#1  
Old 04-18-2010, 08:03 AM
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optidiscic optidiscic is offline
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Courses designed by so called professionals

Why is it so many courses are designed by so called professionals> I am biting my tongue on names<and they end up sucking and then the local core of players is left with a crappy course and they don't want to maintain it and the park or municipailty gets the notion that disc golf is not a popular sport and the courses are overgrown and unpopular. This is the bane of our sport IMHO complain about crap courses but the few who have the credentials seem to just throw in crap and run after they collect a consulting fee or whatever fee they receive. There are a number of terrible courses near me that go to waste and if you go to a county park they say...Oh that sport that no one plays ok thanks for calling...GRRRRRR! I almost wanna go steal the baskets and consider it a rescue mission I swear!
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  #2  
Old 04-18-2010, 08:51 AM
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dmalexander dmalexander is offline
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I have a course around me that's like that. Sucks so bad no self respecting disc golfer would bother, especially when their are some really good courses near by also. If they are going to spend the money to put a course in, at least make sure it's up to par.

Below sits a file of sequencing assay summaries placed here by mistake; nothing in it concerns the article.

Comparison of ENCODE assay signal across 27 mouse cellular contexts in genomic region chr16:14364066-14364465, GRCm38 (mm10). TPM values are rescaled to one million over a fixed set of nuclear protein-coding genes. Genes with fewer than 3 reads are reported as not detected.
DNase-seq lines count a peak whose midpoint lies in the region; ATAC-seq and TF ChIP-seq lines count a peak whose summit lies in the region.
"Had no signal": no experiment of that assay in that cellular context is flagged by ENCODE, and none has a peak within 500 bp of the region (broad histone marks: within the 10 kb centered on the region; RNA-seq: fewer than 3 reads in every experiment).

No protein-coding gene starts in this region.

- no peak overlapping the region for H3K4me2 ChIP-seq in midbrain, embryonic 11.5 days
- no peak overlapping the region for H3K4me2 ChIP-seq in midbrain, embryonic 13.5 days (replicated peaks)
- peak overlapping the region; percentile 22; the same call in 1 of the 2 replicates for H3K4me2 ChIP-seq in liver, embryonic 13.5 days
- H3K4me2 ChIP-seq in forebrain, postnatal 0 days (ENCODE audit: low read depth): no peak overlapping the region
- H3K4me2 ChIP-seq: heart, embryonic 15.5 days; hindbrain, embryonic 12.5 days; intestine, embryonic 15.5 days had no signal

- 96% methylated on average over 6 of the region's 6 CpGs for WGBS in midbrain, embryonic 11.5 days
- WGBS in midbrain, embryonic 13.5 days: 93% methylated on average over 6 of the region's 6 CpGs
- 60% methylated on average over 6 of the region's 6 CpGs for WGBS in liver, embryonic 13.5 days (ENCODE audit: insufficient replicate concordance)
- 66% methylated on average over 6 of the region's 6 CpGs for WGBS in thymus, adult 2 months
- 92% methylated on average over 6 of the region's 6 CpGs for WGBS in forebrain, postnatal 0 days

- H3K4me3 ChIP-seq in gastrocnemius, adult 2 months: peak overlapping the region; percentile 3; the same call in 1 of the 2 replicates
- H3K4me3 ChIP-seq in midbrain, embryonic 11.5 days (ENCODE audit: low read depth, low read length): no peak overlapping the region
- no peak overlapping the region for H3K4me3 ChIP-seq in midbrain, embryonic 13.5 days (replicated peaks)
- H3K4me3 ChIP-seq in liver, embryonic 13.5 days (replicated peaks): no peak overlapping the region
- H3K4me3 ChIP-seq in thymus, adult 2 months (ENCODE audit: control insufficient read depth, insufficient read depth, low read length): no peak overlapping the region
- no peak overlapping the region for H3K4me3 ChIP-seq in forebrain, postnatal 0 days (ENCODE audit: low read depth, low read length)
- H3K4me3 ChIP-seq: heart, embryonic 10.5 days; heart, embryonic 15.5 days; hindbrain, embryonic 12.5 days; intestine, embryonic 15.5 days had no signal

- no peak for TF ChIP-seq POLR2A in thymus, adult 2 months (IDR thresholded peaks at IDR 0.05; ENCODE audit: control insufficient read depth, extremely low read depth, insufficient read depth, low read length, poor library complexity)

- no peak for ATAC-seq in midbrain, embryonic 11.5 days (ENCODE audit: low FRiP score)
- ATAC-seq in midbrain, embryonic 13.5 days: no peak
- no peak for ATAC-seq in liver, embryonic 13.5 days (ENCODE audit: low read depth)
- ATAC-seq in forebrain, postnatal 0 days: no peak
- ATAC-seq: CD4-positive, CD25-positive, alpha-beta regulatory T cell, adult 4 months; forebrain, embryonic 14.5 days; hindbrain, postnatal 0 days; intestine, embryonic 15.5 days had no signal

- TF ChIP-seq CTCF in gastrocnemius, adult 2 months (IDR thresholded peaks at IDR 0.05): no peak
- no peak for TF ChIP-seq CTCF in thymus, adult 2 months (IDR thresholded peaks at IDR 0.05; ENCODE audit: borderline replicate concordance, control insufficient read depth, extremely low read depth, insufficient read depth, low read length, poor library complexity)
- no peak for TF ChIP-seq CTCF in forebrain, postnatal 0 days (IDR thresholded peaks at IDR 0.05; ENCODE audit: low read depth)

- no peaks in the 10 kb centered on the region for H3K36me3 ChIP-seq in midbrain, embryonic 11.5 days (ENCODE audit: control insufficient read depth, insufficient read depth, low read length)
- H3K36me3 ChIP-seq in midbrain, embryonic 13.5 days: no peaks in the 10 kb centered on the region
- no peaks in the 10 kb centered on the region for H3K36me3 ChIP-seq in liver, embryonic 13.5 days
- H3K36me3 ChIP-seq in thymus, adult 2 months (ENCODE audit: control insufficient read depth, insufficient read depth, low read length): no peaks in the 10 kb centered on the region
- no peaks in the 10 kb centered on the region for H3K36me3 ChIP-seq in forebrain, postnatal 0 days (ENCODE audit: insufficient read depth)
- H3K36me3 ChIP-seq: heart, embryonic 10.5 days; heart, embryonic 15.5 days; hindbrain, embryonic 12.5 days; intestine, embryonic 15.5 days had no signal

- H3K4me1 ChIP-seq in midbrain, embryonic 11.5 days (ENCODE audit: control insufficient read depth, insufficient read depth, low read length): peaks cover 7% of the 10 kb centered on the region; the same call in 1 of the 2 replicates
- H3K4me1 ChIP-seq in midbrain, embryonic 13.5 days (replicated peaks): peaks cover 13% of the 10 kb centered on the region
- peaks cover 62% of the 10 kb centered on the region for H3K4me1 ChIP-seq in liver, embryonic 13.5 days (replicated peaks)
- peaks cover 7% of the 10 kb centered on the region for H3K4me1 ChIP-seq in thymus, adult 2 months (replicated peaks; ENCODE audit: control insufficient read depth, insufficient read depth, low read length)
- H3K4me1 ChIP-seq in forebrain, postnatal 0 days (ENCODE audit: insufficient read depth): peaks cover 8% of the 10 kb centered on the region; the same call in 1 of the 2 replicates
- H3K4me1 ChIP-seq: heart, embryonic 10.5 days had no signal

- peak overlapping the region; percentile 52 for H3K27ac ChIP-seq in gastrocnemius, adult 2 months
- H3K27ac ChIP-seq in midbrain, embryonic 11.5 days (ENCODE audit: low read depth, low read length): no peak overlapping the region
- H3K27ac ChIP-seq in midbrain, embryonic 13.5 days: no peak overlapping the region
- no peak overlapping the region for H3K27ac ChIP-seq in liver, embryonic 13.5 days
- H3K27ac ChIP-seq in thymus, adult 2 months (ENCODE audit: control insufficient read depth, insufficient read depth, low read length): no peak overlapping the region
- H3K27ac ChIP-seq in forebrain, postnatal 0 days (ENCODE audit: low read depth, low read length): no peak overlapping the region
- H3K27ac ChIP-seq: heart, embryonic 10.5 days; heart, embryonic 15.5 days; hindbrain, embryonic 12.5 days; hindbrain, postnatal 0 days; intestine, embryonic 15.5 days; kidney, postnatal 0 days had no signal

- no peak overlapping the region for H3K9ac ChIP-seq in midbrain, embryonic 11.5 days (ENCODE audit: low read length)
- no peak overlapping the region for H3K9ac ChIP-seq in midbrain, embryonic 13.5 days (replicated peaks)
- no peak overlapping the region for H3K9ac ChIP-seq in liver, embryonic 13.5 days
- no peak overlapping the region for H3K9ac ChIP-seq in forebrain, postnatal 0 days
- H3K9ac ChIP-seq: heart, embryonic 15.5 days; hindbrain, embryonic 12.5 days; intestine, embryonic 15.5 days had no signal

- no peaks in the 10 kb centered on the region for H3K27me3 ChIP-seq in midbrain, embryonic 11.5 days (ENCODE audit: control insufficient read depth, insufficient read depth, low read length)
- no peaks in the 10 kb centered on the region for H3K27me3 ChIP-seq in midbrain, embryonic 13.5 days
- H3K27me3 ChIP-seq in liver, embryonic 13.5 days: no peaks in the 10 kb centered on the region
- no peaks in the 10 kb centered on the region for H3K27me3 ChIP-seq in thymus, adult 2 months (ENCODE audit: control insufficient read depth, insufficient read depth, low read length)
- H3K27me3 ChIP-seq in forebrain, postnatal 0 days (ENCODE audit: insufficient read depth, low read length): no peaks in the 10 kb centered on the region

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Old 04-18-2010, 09:02 AM
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Technohic Technohic is offline
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Im lucky I guess. Home course was originally designed by Steady Ed and some of the others in the area, Danhyzer; who posts here from time to time, has done a lot of work with them.

Im highly critical but they are all very playable and decent courses
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Old 04-18-2010, 09:27 AM
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Dave242 Dave242 is offline
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I am not saying what is being talked about here does not happen, but there are a lot of factors that come into play that are not always too obvious when looking at an end result:
1) The constraints put on the designer (what land was allowed to be used, what trees could/couldn't be cut, what size buffers were required in the design, etc).
2) Commitments from the park people that were not followed through on....such as, clearing of underbrush, installing concrete tees at a later time, trash cans, signs, regular mowing, etc.
3) Internal club or local politics. People can and too often do get caught up in petty turf wars and end up not seeing the bigger picture.
4) Some courses take years of regular play to get "beaten in" (not to mention gallons and gallons of round-up and continuing work by dedicated locals). I remember Renaissance when it was new had briars, kudzu and poison ivy everywhere. Lots of areas had weeds that were chest high where your disc would often land.